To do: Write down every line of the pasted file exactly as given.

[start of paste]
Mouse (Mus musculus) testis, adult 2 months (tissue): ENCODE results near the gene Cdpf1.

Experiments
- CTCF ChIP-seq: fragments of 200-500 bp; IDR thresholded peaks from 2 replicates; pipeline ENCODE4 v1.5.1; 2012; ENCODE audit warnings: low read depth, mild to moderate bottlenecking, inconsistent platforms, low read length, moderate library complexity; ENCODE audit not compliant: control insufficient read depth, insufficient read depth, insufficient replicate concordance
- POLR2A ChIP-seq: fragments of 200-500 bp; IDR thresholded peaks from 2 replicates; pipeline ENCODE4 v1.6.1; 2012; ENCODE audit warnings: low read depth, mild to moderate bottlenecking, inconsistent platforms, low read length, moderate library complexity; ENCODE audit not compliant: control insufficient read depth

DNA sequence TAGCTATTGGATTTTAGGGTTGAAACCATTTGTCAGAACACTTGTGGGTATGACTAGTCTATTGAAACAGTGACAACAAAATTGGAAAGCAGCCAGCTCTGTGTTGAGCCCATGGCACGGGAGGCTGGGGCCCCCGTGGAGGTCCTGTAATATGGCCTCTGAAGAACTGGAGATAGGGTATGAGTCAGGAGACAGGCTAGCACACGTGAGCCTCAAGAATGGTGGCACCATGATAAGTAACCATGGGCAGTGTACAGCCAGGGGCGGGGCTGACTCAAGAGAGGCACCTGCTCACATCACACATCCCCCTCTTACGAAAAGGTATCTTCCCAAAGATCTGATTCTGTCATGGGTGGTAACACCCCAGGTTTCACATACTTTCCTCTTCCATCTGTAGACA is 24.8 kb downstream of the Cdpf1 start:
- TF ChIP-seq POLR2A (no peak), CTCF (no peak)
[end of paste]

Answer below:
Mouse (Mus musculus) testis, adult 2 months (tissue): ENCODE results near the gene Cdpf1.

Experiments
- CTCF ChIP-seq: fragments of 200-500 bp; IDR thresholded peaks from 2 replicates; pipeline ENCODE4 v1.5.1; 2012; ENCODE audit warnings: low read depth, mild to moderate bottlenecking, inconsistent platforms, low read length, moderate library complexity; ENCODE audit not compliant: control insufficient read depth, insufficient read depth, insufficient replicate concordance
- POLR2A ChIP-seq: fragments of 200-500 bp; IDR thresholded peaks from 2 replicates; pipeline ENCODE4 v1.6.1; 2012; ENCODE audit warnings: low read depth, mild to moderate bottlenecking, inconsistent platforms, low read length, moderate library complexity; ENCODE audit not compliant: control insufficient read depth

DNA sequence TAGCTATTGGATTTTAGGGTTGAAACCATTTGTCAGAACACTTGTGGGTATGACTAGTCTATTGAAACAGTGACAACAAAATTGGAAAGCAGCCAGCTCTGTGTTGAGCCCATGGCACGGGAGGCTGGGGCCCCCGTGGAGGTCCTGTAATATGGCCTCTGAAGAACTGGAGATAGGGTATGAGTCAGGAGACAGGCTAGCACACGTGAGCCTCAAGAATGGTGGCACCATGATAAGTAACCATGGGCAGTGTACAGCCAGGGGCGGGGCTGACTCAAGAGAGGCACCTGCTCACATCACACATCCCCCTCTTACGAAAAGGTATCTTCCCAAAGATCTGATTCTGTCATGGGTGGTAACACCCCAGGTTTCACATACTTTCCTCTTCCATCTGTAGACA is 24.8 kb downstream of the Cdpf1 start:
- TF ChIP-seq POLR2A (no peak), CTCF (no peak)